Panasonic has made the biggest news of Photokina so far with the announcement of its new Lumix CM1 Android smartphone. The Japanese company quit making smartphones after the failure of its Eluga handsets two years ago, but now it's returning with an imaging-focused device that's as much camera as it is phone. The CM1 comes with a 1-inch sensor that dwarfs most imaging sensors in smartphones today and is on a par with what you'd find inside Sony's RX100 and Nikon's 1 Series of cameras. It has a 20-megapixel resolution and is paired with an f/2.8 Leica lens, a mechanical shutter, and a manual control ring. Interestingly, the lens extends out of the body, but is not a zoom lens, its adjustments are purely for focusing purposes.
The rest of the CM1's specs are pretty conventional for modern smartphones. It has a 4.7-inch 1080p screen and runs Android 4.4 on a 2.3GHz quad-core Snapdragon processor. 2GB of RAM and 16GB of built-in storage are provided, with a microSD card slot allowing expansion by up to an extra 128GB — handy since this camera can also shoot 4K video.
Weighing in at 204g and measuring 21mm in thickness, the CM1 is unlikely to be confused for a regular smartphone. Panasonic prefers that it be thought of as a very capable camera that also comes with communication capabilities rather than as a smartphone with great imaging. Still, with the full suite of Android apps and a potent processor inside, there's nothing preventing the CM1 from performing both functions well. The 2,600mAh battery is, however, a little small for this cameraphone's generous dimensions. Panasonic tells me the CM1 will go on sale in France and Germany this November at a price of around 900 euros. Those two nations will serve as the test market to determine customer reaction to the CM1 and whether Panasonic should pursue the idea further.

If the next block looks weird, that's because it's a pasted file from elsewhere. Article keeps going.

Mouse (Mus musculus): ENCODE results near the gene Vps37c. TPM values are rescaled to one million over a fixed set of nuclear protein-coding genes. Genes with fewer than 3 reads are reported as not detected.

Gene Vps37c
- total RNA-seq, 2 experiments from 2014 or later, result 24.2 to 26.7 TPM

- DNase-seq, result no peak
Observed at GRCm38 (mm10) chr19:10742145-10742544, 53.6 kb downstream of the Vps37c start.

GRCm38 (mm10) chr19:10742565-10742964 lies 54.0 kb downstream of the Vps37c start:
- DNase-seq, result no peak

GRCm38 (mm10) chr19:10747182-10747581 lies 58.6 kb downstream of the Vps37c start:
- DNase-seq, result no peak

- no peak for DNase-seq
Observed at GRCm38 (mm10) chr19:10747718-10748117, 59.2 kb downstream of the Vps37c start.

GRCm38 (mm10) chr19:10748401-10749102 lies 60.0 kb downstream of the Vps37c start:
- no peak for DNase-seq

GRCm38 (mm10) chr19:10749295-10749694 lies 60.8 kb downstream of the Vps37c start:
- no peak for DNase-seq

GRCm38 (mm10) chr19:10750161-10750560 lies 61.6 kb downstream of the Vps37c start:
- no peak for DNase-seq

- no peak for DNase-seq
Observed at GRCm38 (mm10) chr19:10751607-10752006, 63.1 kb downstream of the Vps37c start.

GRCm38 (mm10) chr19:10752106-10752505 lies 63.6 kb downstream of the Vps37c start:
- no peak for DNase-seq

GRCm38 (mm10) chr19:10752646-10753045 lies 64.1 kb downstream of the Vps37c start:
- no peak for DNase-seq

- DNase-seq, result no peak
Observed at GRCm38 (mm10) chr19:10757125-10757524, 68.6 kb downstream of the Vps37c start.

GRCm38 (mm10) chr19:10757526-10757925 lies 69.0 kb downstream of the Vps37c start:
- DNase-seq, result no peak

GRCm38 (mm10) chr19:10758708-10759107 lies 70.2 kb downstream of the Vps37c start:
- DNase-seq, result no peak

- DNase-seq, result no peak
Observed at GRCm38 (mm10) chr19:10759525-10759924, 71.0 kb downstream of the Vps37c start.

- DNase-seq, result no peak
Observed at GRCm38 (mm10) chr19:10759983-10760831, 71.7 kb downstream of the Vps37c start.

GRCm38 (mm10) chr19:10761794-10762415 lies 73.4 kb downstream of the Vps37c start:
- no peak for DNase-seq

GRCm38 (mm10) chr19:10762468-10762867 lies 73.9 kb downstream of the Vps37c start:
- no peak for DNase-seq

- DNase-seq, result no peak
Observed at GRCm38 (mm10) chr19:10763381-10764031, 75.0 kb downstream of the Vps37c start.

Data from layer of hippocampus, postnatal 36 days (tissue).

I spent some time with the CM1 on the Photokina show floor today and it's easily the most exciting thing at the event so far. Granted, the CM1 is twice the thickness of a regular Android smartphone, but the imaging prowess contained within it feels well worth the physical tradeoff. Panasonic loads it up with custom camera and gallery apps, and performance in both is satisfyingly fast. The camera focuses and captures photos quickly, and the shutter release button is firm and responsive. There's a physical toggle to switch you in and out of camera mode, and the general UI is pretty typical Android 4.4 fare. The camera app is full of toggles and granular adjustments, which will be a lot more useful on a camera with a larger sensor like this than they are on your typical phone. I'm not convinced that the CM1 will justify its high price of 900 euros — since I can't help but perceive this as more of a phone with a camera attached rather than the other way around — but it's certainly an exciting and bold new product. It's about time Android cameraphones got a shot of fresh innovation.